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The Hamilton Metalplane Company, which merged with Boeing in 1926, built some of the earliest all-metal US aircraft. The H-47 was one.

It was corrugated aluminium skinned in the Junkers style. The high wings were semi-cantilevers, unsupported apart from pairs of parallel struts from the fuselage bottom edge to the wing close to the fuselage. The main legs of the fixed, tail wheel undercarriage were attached at the same wing points as the struts and joined laterally by inverted V bracing. The fuselage was flat sided, with wide windows to the passenger cabin under the wing. This was accessed via a port side door, aft of which was a smaller door into a baggage compartment. The two crew members sat in a cabin in front of the wings, accessed by a roof top hatch. The tail was conventional, with a braced tailplane.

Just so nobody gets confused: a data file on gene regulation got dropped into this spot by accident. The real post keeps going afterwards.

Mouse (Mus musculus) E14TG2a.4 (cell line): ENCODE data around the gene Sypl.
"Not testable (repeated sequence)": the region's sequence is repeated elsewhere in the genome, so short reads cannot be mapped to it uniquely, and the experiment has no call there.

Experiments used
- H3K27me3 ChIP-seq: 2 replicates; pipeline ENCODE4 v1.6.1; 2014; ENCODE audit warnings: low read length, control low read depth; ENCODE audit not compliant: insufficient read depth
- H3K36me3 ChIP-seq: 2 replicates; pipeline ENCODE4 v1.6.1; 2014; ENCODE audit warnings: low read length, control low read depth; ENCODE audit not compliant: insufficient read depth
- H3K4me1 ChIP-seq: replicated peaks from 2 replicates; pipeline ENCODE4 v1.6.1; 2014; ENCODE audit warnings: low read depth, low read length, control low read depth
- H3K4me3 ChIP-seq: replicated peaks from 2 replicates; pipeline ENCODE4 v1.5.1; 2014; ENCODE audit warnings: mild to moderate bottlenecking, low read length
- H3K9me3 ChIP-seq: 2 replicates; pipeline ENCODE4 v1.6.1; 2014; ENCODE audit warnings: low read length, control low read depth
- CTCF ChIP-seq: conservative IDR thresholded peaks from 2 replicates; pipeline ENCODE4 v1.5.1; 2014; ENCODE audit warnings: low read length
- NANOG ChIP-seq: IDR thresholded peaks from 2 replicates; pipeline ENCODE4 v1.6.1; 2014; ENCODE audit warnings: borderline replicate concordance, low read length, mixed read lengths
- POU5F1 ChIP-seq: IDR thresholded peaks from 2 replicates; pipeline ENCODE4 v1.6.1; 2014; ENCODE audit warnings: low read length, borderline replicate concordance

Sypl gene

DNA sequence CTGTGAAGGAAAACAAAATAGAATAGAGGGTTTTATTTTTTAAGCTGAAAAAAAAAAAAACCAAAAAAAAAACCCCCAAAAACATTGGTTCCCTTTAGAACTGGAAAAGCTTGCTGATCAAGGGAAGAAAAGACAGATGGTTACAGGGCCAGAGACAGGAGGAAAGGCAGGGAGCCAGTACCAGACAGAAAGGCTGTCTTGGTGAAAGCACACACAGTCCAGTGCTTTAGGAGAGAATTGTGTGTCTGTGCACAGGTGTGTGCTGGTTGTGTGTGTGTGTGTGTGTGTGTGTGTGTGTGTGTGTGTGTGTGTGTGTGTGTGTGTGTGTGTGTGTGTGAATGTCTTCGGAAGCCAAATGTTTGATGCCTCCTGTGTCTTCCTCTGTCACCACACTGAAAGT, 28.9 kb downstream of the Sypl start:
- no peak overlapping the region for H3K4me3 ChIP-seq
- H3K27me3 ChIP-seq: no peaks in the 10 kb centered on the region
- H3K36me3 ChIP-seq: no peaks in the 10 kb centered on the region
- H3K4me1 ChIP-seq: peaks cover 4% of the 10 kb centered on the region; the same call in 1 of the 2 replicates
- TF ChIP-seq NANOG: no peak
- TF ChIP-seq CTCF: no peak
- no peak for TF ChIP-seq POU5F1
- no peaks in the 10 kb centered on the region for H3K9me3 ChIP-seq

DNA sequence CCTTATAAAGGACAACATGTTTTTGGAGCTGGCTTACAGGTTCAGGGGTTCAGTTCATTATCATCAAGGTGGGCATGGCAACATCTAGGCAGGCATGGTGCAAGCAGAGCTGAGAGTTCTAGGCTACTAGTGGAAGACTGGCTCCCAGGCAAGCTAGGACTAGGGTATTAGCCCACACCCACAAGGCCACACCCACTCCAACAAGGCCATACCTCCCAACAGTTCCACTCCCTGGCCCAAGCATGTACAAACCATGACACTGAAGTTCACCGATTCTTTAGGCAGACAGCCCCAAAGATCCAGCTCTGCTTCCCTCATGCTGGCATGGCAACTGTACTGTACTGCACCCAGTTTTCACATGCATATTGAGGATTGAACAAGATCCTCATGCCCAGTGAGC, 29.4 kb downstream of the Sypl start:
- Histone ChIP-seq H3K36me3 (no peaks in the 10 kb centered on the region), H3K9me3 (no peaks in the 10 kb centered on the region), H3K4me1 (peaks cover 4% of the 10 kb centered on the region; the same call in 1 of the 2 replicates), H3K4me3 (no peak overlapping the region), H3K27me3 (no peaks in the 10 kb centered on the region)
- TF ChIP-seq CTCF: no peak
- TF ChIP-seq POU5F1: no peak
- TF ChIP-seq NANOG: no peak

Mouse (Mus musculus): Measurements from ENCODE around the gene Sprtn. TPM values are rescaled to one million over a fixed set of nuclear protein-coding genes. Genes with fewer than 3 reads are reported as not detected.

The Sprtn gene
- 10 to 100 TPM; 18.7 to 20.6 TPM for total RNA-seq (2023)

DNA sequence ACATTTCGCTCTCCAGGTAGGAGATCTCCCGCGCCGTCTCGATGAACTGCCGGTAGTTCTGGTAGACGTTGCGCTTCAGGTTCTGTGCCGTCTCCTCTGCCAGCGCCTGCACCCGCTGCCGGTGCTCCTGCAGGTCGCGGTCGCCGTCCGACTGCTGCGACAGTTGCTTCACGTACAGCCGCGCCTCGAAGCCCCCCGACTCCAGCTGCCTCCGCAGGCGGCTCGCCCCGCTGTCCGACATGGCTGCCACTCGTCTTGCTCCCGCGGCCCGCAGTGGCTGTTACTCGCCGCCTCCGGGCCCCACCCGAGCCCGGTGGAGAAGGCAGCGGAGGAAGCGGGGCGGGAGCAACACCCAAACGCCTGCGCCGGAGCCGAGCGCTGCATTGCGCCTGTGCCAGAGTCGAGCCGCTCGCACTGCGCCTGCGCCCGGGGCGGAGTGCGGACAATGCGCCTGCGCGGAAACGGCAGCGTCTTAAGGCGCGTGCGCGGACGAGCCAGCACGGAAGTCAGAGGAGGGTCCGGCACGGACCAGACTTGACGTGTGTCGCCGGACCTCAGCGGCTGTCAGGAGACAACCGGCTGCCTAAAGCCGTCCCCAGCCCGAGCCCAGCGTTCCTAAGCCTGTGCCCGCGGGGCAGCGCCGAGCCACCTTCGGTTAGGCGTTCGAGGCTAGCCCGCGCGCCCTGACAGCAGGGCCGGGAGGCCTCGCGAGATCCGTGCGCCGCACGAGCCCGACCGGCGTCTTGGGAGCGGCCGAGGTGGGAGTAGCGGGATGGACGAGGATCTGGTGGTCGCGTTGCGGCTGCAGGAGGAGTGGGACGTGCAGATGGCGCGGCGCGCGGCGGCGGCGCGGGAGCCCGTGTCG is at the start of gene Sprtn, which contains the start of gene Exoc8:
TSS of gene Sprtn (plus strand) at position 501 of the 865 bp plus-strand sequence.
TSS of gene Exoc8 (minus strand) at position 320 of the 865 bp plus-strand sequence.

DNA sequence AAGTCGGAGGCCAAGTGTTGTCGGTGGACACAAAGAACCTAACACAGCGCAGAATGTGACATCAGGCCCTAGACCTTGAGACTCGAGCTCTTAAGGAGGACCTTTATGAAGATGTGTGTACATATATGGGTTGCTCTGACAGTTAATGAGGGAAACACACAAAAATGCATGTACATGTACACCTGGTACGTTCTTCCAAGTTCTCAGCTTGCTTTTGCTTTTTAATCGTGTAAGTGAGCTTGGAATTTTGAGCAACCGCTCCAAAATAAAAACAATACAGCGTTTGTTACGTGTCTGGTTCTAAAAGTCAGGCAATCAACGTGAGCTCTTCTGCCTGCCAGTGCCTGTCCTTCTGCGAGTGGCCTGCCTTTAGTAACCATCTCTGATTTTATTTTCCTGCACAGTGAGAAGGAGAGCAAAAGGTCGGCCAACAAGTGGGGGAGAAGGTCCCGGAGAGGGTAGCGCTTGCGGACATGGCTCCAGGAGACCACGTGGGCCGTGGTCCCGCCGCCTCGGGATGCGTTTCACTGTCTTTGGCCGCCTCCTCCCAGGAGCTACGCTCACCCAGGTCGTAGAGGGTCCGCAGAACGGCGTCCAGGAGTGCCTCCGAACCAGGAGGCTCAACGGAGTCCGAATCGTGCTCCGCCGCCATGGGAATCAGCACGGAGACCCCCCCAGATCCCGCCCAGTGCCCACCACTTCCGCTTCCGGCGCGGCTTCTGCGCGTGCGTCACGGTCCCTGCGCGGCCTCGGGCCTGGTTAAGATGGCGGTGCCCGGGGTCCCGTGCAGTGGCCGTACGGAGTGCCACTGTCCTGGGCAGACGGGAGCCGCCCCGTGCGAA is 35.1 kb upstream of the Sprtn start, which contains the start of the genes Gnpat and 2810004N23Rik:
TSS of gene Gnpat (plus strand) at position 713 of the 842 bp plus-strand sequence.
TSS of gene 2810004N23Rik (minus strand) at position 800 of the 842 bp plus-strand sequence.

The H-47 was powered by a single, uncowled, H-47 a 525 hp (390 kW) Pratt & Whitney Hornet 9-cylinder radial which allowed it to carry a useful load of 2300 lb (1043 kg).

It first flew in 1928 and could be mounted on floats. In all, 21 H-47s were built.

 
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